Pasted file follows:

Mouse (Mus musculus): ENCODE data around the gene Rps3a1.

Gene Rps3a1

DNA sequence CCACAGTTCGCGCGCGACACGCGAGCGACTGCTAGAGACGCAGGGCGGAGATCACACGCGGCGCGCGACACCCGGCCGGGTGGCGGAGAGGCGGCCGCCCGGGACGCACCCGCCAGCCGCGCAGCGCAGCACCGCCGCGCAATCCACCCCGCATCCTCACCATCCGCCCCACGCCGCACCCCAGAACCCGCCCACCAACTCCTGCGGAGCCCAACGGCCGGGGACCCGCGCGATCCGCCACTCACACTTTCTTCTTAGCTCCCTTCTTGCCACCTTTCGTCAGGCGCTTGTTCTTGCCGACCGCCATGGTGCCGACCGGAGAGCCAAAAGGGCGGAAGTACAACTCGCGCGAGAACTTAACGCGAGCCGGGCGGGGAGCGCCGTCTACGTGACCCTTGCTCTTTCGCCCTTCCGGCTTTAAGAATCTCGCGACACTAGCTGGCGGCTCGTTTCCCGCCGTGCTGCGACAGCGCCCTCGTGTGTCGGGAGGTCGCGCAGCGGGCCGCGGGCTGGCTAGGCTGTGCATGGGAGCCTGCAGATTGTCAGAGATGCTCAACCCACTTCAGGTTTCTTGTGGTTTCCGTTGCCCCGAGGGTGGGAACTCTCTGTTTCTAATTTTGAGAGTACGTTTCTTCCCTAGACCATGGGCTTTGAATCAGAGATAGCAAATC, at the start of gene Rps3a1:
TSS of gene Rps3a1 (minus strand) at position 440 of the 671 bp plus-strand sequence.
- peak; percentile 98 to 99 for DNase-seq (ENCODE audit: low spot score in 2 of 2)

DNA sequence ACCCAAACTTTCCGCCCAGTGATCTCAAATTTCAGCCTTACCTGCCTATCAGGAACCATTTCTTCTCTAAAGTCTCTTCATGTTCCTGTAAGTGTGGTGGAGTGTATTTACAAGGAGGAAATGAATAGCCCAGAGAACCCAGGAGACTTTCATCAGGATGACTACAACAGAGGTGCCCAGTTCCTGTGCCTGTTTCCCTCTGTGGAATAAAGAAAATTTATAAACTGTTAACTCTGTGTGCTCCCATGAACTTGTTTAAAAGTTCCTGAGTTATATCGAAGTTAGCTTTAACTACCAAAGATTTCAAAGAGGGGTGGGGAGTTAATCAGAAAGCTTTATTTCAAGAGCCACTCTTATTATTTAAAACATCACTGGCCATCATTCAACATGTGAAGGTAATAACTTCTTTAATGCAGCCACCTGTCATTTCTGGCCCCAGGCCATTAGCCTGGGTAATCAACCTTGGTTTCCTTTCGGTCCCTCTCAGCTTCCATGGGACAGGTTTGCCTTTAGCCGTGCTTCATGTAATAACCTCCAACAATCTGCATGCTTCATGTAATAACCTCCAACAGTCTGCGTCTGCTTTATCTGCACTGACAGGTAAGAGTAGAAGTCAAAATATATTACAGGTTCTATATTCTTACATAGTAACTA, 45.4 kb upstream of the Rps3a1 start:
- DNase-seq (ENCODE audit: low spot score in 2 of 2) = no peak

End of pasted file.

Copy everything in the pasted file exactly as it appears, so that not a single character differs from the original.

Mouse (Mus musculus): ENCODE data around the gene Rps3a1.

Gene Rps3a1

DNA sequence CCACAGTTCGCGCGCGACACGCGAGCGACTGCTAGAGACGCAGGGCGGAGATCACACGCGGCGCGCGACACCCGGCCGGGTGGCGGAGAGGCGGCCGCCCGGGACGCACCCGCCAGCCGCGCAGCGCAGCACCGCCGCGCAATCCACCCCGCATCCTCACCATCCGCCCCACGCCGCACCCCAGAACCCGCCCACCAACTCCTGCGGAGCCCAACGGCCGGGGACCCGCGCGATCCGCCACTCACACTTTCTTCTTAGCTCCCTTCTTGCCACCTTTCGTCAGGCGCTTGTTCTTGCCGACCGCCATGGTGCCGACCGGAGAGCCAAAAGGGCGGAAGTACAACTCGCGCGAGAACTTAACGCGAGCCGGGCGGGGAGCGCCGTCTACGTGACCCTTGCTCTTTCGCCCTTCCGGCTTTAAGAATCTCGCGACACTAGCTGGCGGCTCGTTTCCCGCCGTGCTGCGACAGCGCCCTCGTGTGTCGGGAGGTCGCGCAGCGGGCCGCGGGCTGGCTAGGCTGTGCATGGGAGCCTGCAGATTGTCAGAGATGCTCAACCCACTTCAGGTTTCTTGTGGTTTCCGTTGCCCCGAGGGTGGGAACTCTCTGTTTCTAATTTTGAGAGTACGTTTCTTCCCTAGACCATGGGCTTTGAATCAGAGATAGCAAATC, at the start of gene Rps3a1:
TSS of gene Rps3a1 (minus strand) at position 440 of the 671 bp plus-strand sequence.
- peak; percentile 98 to 99 for DNase-seq (ENCODE audit: low spot score in 2 of 2)

DNA sequence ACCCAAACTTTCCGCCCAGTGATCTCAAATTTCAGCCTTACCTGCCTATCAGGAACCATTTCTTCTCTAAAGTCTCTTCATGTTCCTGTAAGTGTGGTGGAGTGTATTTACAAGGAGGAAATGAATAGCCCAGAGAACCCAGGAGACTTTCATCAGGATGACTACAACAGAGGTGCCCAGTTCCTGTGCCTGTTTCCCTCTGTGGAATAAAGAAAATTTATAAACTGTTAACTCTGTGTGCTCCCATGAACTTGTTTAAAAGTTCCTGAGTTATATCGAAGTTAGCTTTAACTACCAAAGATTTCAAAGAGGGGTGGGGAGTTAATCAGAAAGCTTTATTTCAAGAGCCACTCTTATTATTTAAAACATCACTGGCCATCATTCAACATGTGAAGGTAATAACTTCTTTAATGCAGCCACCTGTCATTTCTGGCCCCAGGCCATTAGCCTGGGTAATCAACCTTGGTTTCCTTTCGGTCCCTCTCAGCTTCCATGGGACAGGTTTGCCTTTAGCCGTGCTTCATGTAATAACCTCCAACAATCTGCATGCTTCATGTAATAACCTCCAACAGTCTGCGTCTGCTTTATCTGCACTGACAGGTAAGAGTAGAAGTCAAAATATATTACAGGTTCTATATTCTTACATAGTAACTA, 45.4 kb upstream of the Rps3a1 start:
- DNase-seq (ENCODE audit: low spot score in 2 of 2) = no peak